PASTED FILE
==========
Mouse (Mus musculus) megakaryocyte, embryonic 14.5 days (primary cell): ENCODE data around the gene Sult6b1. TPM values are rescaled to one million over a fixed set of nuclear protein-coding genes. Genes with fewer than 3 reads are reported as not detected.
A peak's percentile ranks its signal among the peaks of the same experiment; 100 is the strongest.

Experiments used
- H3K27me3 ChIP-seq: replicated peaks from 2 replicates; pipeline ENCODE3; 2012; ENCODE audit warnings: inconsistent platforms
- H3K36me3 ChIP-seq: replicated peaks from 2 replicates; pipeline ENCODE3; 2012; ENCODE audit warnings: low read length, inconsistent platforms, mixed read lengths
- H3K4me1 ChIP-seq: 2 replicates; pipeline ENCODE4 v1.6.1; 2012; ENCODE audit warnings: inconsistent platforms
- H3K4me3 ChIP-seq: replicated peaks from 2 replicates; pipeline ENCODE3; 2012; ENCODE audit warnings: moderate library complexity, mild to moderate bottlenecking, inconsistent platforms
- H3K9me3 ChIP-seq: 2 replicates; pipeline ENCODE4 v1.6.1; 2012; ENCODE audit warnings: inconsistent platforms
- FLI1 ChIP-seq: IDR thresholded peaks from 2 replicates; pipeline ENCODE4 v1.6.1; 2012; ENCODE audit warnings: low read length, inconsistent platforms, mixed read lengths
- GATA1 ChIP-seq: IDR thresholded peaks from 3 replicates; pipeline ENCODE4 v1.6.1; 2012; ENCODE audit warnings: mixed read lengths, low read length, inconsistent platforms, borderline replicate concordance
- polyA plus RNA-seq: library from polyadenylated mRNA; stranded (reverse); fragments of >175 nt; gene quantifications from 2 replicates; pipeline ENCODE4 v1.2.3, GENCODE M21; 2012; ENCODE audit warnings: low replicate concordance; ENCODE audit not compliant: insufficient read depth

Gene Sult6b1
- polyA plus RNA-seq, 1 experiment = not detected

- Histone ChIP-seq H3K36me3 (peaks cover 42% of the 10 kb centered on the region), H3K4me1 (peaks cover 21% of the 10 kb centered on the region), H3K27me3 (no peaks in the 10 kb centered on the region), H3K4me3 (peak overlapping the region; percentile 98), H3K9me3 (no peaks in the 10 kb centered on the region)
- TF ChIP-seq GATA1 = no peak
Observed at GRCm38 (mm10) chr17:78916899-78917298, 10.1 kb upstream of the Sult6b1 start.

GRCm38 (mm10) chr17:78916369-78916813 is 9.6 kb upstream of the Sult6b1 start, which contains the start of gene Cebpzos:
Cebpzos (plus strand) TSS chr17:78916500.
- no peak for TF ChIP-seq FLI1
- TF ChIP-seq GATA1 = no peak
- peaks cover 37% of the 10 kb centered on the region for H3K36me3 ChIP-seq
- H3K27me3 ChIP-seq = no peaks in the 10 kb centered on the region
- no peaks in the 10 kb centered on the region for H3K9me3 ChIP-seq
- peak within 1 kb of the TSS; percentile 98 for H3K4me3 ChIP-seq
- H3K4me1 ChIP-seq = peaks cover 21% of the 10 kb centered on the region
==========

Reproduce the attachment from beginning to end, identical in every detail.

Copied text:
Mouse (Mus musculus) megakaryocyte, embryonic 14.5 days (primary cell): ENCODE data around the gene Sult6b1. TPM values are rescaled to one million over a fixed set of nuclear protein-coding genes. Genes with fewer than 3 reads are reported as not detected.
A peak's percentile ranks its signal among the peaks of the same experiment; 100 is the strongest.

Experiments used
- H3K27me3 ChIP-seq: replicated peaks from 2 replicates; pipeline ENCODE3; 2012; ENCODE audit warnings: inconsistent platforms
- H3K36me3 ChIP-seq: replicated peaks from 2 replicates; pipeline ENCODE3; 2012; ENCODE audit warnings: low read length, inconsistent platforms, mixed read lengths
- H3K4me1 ChIP-seq: 2 replicates; pipeline ENCODE4 v1.6.1; 2012; ENCODE audit warnings: inconsistent platforms
- H3K4me3 ChIP-seq: replicated peaks from 2 replicates; pipeline ENCODE3; 2012; ENCODE audit warnings: moderate library complexity, mild to moderate bottlenecking, inconsistent platforms
- H3K9me3 ChIP-seq: 2 replicates; pipeline ENCODE4 v1.6.1; 2012; ENCODE audit warnings: inconsistent platforms
- FLI1 ChIP-seq: IDR thresholded peaks from 2 replicates; pipeline ENCODE4 v1.6.1; 2012; ENCODE audit warnings: low read length, inconsistent platforms, mixed read lengths
- GATA1 ChIP-seq: IDR thresholded peaks from 3 replicates; pipeline ENCODE4 v1.6.1; 2012; ENCODE audit warnings: mixed read lengths, low read length, inconsistent platforms, borderline replicate concordance
- polyA plus RNA-seq: library from polyadenylated mRNA; stranded (reverse); fragments of >175 nt; gene quantifications from 2 replicates; pipeline ENCODE4 v1.2.3, GENCODE M21; 2012; ENCODE audit warnings: low replicate concordance; ENCODE audit not compliant: insufficient read depth

Gene Sult6b1
- polyA plus RNA-seq, 1 experiment = not detected

- Histone ChIP-seq H3K36me3 (peaks cover 42% of the 10 kb centered on the region), H3K4me1 (peaks cover 21% of the 10 kb centered on the region), H3K27me3 (no peaks in the 10 kb centered on the region), H3K4me3 (peak overlapping the region; percentile 98), H3K9me3 (no peaks in the 10 kb centered on the region)
- TF ChIP-seq GATA1 = no peak
Observed at GRCm38 (mm10) chr17:78916899-78917298, 10.1 kb upstream of the Sult6b1 start.

GRCm38 (mm10) chr17:78916369-78916813 is 9.6 kb upstream of the Sult6b1 start, which contains the start of gene Cebpzos:
Cebpzos (plus strand) TSS chr17:78916500.
- no peak for TF ChIP-seq FLI1
- TF ChIP-seq GATA1 = no peak
- peaks cover 37% of the 10 kb centered on the region for H3K36me3 ChIP-seq
- H3K27me3 ChIP-seq = no peaks in the 10 kb centered on the region
- no peaks in the 10 kb centered on the region for H3K9me3 ChIP-seq
- peak within 1 kb of the TSS; percentile 98 for H3K4me3 ChIP-seq
- H3K4me1 ChIP-seq = peaks cover 21% of the 10 kb centered on the region